Friday, October 16, 2009

Stupid Is as Stupid Does

I had an interesting conversation with a parent this morning. He dropped by to ask about his daughter's progress and the topic of homework came up. I mentioned that she had done 11 out of the first 15 assignments but had received either 1 or 0 points on 9 of those; in other words, she had answered only two of the 11 questions correctly.

I explained that these were logic questions; the purpose of the exercise is for students to learn and practice logical thinking and reasoning. As I was explaining this, the man said that he had seen some of the questions on the homework blog. Then he asked a question which I found rather incredible:

"Isn't logic just a matter of opinion?"

I was a little stunned to hear this, and I answered adamantly, "No, absolutely not. Opinions are inherently illogical."

"Really? Doesn't the answer depend on your point of view?" he asked, or something to this effect. Can't people disagree about what the answer is? Don't different people have different opinions about what's logical?

No, I explained, that's the whole point. There can only be one logical answer to a question which is designed to elicit such an answer. Logic does not depend on opinion, feeling, bias, point of view, experience, or anything else. You can't "agree" or "disagree" with logic. 2+2 can only =4.

When I hear parents say things like this, whether to defend their children against mean teachers who have the audacity to insist that students answer questions correctly in order to receive credit for them, or otherwise, it makes it much easier to understand why kids make such stupid decisions. Many of them really are being taught at home that whatever they "think" (or feel, or believe, or whatever) is fine, or "right," regardless of logic and regardless of how their actions affect others, let alone themselves.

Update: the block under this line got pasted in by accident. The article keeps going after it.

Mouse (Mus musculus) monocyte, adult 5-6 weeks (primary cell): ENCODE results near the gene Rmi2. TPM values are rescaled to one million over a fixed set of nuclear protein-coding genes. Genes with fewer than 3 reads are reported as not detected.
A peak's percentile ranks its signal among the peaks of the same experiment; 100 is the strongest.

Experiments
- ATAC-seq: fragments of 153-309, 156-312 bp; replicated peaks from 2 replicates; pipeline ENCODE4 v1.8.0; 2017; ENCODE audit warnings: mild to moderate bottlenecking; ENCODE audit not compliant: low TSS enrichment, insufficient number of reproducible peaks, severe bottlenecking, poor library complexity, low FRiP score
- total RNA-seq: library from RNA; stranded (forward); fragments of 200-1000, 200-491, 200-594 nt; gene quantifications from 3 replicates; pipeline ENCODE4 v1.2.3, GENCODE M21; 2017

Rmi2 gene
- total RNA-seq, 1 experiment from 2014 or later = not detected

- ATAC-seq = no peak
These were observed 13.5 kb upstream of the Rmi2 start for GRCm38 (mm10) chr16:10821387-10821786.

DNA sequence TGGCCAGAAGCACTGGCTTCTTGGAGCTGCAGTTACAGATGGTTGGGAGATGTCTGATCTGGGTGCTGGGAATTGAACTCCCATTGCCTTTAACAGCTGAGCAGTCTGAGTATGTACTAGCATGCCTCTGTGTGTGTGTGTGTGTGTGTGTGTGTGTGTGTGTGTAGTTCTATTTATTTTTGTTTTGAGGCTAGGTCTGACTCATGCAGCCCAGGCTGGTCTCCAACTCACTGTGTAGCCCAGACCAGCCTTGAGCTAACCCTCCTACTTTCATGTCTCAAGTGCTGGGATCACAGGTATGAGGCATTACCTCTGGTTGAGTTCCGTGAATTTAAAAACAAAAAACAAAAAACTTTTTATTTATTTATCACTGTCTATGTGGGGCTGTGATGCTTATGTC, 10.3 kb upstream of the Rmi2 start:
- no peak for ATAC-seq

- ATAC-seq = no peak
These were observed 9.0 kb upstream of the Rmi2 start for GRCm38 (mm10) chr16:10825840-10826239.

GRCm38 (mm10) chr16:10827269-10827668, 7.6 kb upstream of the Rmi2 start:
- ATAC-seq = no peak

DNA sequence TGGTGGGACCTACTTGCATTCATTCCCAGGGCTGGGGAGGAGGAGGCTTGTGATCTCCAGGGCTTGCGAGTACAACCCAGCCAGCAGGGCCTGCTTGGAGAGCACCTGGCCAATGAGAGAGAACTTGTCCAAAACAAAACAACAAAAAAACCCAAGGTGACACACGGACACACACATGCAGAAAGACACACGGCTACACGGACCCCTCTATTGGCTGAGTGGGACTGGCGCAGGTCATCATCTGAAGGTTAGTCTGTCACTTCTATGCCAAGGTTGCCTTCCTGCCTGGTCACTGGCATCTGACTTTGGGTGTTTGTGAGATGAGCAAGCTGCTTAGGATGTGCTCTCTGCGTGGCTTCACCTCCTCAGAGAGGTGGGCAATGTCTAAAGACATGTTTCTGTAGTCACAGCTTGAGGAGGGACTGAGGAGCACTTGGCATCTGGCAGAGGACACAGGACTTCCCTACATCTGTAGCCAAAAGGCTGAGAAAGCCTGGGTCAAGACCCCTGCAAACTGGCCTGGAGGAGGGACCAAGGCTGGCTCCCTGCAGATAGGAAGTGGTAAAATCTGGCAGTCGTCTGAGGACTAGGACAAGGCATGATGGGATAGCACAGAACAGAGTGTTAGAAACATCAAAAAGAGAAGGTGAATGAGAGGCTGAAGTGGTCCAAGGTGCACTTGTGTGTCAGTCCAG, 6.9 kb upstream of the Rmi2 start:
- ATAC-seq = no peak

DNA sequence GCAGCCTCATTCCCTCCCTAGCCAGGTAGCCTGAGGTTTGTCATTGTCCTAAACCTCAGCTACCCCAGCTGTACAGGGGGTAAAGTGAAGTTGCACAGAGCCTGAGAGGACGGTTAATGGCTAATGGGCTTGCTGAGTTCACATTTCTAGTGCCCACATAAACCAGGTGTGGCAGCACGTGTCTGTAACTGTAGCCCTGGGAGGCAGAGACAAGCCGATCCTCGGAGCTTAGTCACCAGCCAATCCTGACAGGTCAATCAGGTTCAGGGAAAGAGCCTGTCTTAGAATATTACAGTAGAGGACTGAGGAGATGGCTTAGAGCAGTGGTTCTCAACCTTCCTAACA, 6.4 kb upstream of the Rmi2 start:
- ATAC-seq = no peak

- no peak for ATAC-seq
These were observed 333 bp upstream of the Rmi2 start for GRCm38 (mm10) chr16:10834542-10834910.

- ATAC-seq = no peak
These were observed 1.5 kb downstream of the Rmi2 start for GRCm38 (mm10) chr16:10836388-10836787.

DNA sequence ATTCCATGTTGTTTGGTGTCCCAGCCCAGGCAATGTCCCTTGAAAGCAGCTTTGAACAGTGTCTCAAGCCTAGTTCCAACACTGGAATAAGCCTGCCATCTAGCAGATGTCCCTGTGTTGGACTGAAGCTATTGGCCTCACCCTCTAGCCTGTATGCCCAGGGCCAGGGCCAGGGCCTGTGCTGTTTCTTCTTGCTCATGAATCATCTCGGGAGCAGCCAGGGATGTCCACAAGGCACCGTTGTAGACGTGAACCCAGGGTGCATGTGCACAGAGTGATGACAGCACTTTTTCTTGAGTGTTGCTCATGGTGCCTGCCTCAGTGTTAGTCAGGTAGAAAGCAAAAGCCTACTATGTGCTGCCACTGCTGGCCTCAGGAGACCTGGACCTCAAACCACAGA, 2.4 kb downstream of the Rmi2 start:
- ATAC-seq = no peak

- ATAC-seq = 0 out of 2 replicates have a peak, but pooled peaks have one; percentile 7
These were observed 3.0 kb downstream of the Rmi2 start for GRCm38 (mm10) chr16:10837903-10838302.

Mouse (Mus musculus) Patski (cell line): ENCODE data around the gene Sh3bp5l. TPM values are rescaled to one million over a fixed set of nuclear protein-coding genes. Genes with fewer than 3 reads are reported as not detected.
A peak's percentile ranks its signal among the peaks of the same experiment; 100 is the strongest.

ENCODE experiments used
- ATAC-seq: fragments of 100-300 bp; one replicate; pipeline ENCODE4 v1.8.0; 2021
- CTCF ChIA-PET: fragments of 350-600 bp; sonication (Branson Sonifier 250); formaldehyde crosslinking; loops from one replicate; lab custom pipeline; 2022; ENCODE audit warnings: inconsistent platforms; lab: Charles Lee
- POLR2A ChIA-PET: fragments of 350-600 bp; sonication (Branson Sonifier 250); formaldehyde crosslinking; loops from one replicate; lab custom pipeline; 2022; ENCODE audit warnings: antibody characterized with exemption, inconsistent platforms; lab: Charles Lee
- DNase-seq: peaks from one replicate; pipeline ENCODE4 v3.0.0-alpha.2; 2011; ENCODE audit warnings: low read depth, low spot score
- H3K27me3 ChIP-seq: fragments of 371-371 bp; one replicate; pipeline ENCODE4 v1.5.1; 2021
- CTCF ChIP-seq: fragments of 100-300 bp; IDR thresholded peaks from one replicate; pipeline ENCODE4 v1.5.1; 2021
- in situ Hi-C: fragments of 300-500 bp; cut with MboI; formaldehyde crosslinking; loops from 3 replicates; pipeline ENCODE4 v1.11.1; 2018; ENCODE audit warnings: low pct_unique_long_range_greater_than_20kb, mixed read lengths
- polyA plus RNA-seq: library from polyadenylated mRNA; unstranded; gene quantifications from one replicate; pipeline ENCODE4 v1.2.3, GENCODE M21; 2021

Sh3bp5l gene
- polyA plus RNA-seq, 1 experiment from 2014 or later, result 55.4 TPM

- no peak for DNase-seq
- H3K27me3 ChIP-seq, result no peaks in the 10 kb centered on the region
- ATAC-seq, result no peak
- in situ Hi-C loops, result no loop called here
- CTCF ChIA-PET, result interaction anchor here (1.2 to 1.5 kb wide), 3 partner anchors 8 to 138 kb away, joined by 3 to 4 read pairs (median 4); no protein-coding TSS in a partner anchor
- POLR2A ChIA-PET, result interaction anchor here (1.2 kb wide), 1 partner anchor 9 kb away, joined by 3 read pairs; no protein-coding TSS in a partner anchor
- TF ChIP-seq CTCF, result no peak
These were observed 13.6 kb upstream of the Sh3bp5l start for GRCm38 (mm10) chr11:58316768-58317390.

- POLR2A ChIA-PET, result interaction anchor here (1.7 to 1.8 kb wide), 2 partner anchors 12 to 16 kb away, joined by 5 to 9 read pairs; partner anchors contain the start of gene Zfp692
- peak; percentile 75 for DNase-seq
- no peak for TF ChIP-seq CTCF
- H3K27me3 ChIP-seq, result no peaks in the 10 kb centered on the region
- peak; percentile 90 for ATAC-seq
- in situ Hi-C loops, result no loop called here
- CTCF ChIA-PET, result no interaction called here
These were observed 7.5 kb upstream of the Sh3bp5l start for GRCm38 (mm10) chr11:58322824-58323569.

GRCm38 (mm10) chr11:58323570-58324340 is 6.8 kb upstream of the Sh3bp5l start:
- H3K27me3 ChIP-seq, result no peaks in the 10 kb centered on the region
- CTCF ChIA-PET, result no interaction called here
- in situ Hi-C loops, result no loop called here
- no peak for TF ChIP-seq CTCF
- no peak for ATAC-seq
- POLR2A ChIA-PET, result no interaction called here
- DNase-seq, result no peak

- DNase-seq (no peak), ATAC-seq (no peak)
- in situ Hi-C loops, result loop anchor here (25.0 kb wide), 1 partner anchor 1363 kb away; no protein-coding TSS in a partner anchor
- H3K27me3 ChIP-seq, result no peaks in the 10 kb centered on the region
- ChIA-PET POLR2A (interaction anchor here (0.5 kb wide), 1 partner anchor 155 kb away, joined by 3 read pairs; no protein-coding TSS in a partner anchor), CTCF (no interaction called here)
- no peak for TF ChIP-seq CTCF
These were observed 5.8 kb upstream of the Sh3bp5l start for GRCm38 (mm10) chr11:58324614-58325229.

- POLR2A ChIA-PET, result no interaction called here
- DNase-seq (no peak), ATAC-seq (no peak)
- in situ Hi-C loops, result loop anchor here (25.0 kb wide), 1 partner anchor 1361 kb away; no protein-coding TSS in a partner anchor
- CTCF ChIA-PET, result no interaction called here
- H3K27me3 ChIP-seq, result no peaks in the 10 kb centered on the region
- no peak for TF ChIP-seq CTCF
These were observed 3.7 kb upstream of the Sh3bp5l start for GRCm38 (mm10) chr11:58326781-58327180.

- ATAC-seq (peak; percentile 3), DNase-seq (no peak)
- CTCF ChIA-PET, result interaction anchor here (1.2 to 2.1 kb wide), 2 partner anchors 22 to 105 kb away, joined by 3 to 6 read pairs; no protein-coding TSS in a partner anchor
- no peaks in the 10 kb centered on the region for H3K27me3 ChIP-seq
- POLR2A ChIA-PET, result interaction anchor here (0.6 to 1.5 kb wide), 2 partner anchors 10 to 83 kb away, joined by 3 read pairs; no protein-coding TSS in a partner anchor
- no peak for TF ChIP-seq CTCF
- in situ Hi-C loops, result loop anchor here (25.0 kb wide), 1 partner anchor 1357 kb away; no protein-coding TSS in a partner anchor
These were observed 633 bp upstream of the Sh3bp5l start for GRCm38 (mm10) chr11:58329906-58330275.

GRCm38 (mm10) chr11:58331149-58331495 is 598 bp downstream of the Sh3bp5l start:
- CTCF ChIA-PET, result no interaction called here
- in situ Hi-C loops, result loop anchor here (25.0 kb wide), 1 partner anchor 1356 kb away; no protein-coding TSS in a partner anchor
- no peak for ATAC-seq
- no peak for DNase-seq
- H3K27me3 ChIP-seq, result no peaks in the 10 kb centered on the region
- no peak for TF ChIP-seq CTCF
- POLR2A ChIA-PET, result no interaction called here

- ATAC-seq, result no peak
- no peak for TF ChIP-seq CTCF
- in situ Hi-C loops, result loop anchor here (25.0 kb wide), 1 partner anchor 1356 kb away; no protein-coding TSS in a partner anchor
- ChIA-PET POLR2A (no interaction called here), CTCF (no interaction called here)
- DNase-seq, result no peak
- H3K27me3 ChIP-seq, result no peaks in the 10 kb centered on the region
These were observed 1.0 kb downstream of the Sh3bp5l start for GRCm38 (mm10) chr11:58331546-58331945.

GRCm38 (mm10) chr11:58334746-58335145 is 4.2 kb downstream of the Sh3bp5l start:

I encountered this kind of nihilism before, when I taught on Long Island, although it was much more intense there; the attitude that nothing could be considered "right" or "true" or valuable. In their minds, everything was a matter of opinion. EVERYTHING. Whether it was an interpretation of a novel they were reading or a grade they received on an essay, they dismissed and rejected everything I said as "just your opinion." It became impossible to teach.

I started giving these logic problems (basically dumbed-down LSAT questions) as homework this year in part because of the ACUITY test results from last year, which showed that students had a very difficult time connecting evidence to conclusions and vice-versa. Their performance in my class, especially on essays but also in terms of their behavior and deportment, bore this out. And the results, so far, are not encouraging; most of my students, except for the Honors class, are getting the questions wrong, and even those who get them right have a hard time explaining their reasoning. (Of course, that's only among those who are doing the homework at all...) Most of the wrong answers and explanations appear to be based on intuition rather than logic; they're picking the answer that feels right, not the one that actually makes sense logically. And they chalk up their getting the questions marked wrong to meanness on my part, rather than flaws in their own thinking or their own inability to think. As such, they see no reason to address the problem.

Sad to say, the students' overall performance on the homework so far has demonstrated something I've known for some time: These kids are not very smart. What's really sad is that they think they are, and have unwittingly trapped themselves in a permanent state of stupid, enabled by their parents. Someday this will change, but I don't know when, or what will precipitate it.

Read the homework blog and judge for yourself.

No comments: